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Tristan Elliott
Tristan Elliott

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Java Quickies. Class loading and linking in the JVM

Introduction

  • This series is going to be dedicated to the basic understanding of Java. When ever I find myself asking, "How does this work ?". I will create a blog post and put it here. This series will not be in order so feel free to read what ever post you find most relevant.

A quick work

  • Full disclosure, I do not work at Oracle or on any other JVM development team, so if you see anything wrong please say so in the comments. However, I do post this blog post with high confidence. I referenced chapter 5 of the JVM specification HERE. I also referenced chapter 12 of the Java language specification HERE

The JVM on startup

  • This will be a quick little summary of what the JVM is doing when we first run a program. If you don't understand what's going on, don't worry, I will go into more detail later in the post. The JVM starts up by loading an initial class by using a ClassLoader. The JVM then links the initial class and invokes the public static void main(String [] args) method.

  • I know the above statement was a little confusing but lets break things down a little. When it comes to running Java code, there are 3 main steps that the JVM must partake in:
    1) loading
    2) linking
    3) initialization

  • So lets talk about loading first

Loading

  • During this step, the JVM will delegate the loading of a class or interface to a ClassLoader. The JVM will provide the class loader with a class's binary name(just a string of the class's actual name). The class loader will then attempt to locate the appropriate binary representation (which is just the .class file) with the given binary name. Once the appropriate .class file is found, a Class object will be constructed and stored in the method area of the heap for later usage. The Class object now represents the .class file in memory.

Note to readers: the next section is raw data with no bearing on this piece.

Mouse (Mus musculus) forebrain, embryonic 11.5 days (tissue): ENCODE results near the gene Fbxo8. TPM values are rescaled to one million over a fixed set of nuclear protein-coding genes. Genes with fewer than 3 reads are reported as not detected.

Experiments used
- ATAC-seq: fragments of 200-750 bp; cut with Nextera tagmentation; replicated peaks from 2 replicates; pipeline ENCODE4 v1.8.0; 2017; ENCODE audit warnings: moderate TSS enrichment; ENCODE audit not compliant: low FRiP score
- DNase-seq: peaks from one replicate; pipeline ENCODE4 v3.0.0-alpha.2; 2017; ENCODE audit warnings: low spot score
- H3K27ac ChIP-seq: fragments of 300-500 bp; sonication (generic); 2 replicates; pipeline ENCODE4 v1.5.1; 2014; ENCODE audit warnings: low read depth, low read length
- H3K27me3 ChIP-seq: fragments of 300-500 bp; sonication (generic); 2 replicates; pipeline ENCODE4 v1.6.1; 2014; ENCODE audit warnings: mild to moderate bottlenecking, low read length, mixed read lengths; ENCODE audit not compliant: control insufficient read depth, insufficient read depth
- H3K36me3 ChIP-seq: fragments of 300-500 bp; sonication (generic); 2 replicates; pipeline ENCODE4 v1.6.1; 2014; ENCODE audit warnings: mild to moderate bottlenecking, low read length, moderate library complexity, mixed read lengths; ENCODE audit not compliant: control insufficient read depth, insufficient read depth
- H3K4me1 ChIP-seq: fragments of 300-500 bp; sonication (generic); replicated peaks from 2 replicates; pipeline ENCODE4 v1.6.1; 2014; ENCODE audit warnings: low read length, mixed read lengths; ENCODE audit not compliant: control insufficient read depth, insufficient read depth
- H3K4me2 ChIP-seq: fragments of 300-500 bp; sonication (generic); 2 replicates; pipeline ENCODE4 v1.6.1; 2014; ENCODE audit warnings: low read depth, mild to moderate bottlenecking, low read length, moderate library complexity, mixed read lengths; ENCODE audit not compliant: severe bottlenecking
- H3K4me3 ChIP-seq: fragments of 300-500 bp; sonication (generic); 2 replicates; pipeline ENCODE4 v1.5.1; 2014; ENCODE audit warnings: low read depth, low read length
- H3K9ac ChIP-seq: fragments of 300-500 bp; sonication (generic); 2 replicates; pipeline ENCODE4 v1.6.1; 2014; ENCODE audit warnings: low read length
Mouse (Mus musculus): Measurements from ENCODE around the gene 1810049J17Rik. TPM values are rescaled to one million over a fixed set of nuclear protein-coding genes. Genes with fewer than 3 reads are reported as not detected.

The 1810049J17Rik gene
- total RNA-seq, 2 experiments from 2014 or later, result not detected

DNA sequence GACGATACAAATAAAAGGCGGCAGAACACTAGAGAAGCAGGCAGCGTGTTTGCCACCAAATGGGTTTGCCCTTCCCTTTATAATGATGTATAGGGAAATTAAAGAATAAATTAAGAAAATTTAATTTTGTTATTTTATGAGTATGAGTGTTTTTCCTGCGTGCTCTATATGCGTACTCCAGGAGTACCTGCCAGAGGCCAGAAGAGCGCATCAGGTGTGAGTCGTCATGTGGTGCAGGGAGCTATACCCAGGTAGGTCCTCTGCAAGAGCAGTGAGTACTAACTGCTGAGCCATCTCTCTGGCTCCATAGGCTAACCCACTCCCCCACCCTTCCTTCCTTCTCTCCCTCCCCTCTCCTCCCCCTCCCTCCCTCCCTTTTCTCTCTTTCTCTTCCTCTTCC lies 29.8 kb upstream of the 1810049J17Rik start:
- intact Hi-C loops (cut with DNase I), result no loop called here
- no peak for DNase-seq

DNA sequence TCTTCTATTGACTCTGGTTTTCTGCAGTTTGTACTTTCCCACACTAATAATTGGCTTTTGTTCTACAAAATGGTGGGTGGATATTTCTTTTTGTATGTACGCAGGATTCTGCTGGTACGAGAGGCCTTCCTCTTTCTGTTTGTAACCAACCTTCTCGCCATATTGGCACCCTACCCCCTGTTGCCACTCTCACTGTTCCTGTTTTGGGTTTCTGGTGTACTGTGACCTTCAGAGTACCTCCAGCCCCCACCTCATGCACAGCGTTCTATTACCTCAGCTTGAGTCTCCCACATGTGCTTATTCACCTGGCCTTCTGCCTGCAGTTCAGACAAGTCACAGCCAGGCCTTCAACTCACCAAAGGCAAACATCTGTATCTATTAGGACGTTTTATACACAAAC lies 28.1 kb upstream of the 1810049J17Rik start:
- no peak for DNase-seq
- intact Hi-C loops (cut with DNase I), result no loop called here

• So if we had a class called Testing and ran the command java Testing, this is what would happen:
    1) a class loader is given the binary name of Testing(which is just Testing)
    2) the class loader then finds the appropriate binary representation (which is just the .class file).
    3) a Class<Testing> object is created and stored inside the method area of the heap.

Linking

  • Linking a class or interface involves verifying and preparing that class or interface, its direct superclass, its direct super interfaces, if necessary. Linking also involves resolution of symbolic references in the class or interface, though not necessarily at the same time as the class or interface is verified and prepared.
  • So technical jargon aside, the liking process is when our Class<Testing> object is combined into the run-time state of the JVM so that it can be initialized and executed. The linking process has 3 main steps it follows:

1) Verification : ensures that the code inside the Class object (Class<Testing> from our example) or interface is structurally correct.

2) Preparation : involves creating the static fields for a class or interface and initializing such fields to their default values

3) Resolution : the process of dynamically determining one or more concrete values from a symbolic reference. Which is just fancy talk for, loading and linking other classes that the Class object references.

Initialization

  • Now the initialization process is very technical and it is not as clear cut as I would like it to be. Basically, there are a lot of different scenarios in which a class can be initialized read more about it in the Java language specs HERE and in the JVM specs HERE. However, once a class has successfully been loaded and linked, we can use that class like we would any other class.

Conclusion

  • Thank you for taking the time out of your day to read this blog post of mine. If you have any questions or concerns please comment below or reach out to me on Twitter.

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